5. Monica Bhide

    Indian Salads

    Hi all, we are having a huge dinner tomorrow night and I am stuck in a rut about what sort of salad to serve. The dinner menu has all sorts of fish, chicken and vegetarian recipes, all Indian. I normally do two salads, one with yogurt ( a raita of sorts) and one with onions (with vinegar and red food color )... I would like to do something different tomorrow night. Any suggestions? Maybe somehting with potatoe croutons and toasted sesame seeds Okay, I need to feed.. will be back in a few
  6. mongo_jones

    indian rums

    forgive me if this has been discussed before. rum is huge in india, especially with people in the armed forces (as we call the military). perhaps the biggest indian favorite: old monk
  7. Numerous have been the occasions when our patrons have explained their absence during the summer months with ,' its too hot for Indian food'. What do you think ? I have some views on this but would like to hear from all you wonderful people out there. Thanks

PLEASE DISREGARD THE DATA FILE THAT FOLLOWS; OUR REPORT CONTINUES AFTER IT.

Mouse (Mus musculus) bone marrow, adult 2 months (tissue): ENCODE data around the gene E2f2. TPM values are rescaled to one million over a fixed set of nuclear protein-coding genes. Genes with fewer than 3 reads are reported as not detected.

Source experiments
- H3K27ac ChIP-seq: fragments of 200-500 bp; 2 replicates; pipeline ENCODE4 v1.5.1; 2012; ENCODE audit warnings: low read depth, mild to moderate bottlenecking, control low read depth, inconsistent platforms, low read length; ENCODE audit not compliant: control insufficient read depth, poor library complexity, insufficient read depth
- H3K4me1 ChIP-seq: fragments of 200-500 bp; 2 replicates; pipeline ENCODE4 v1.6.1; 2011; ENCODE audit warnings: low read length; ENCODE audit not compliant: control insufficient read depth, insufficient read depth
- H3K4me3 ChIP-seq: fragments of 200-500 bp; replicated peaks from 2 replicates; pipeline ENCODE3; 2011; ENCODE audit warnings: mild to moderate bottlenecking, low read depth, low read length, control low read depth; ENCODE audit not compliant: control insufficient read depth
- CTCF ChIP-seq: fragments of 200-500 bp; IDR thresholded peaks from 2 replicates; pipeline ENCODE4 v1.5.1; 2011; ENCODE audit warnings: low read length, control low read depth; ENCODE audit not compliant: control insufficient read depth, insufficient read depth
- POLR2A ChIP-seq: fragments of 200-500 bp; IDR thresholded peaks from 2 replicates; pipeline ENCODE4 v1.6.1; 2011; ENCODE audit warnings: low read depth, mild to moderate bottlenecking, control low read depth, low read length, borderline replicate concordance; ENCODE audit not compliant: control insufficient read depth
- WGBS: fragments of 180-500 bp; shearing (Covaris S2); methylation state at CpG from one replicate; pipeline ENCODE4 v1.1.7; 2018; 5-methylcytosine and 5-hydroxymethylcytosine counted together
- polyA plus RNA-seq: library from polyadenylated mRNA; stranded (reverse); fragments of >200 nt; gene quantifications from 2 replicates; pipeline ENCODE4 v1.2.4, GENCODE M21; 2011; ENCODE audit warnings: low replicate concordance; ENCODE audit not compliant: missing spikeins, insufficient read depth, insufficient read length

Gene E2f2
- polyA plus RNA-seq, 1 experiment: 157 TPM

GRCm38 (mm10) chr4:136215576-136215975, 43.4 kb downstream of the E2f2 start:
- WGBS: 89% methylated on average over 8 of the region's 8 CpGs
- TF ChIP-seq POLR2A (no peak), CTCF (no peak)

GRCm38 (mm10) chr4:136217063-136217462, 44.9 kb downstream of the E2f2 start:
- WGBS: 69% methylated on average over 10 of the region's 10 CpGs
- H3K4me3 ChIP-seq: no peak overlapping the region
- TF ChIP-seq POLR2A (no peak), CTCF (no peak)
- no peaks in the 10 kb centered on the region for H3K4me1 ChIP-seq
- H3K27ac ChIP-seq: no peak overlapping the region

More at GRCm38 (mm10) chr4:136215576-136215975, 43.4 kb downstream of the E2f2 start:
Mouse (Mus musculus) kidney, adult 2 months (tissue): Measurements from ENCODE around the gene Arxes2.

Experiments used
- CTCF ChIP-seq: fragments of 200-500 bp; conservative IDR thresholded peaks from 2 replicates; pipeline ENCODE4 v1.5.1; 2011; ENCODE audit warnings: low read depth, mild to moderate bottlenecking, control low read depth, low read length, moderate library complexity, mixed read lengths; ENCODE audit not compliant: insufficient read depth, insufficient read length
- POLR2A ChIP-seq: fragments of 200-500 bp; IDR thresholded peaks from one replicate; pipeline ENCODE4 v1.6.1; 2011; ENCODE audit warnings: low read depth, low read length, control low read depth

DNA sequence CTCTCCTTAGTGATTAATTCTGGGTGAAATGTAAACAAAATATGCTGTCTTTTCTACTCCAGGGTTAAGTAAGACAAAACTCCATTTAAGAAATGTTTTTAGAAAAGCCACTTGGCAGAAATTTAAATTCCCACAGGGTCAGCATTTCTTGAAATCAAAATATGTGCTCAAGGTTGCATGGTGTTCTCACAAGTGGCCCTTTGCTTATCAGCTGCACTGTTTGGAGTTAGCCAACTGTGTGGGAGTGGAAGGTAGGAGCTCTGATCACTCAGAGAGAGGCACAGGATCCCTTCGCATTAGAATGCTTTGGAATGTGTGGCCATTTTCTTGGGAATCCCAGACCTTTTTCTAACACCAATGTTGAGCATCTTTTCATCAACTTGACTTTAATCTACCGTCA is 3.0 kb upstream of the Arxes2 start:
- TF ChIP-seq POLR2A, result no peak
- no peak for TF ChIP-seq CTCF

8. I'd posted this question in an earlier discussion, but it got buried somewhere, so here it is again: What unusual things do you bring back from India? I've brought varak, copper vessels, the traditional butter-churner (mathani, even though I don't use it - mainly for decoration purposes), dried rose petals, bamboo shoots in brine, raw mangoes in brine.... Still on my list/wish list: Hyderabad ka potli masala, brass vessels, the black claypot my grandma used to make her famous fish curry in, surahi (a bit far-fetched I know), bharanis. Suman
  9. rajsuman

    Dals

    I was reading Italian Food by Elizabeth David when I came across a recipe where you first fry onions in oil, then add the lentils, fry some more, add water and cook until the lentils are done. That made me wonder if such a practice exists in Indian cooking. Does it? Any advantages of doing this? Suman
  10. Just wanted to let you all know about Angeethi it's across from Tortilla Factory and We went there today for lunch and they had shrimp, goat, chicken 4 ways, chaat bar (always) tons of free lassi and other drinks, rice pudding and gulab jamun desserts, rice 2 ways and 3 types of breads all for under $30. w/tip for 2! It was a fine way to break a diet IMHO! Happy holidays to y'all and you really need to get over here especially on a Saturday they have made-to-order omelets and other goodies too
  11. I drive through Newark Avenue often and notice all of the Indian restaurants and stores. I have not gone to any of them in years, and need some help. Are there any standouts? Thanks, Joana
  12. Monica Bhide

    Janamashtmi is coming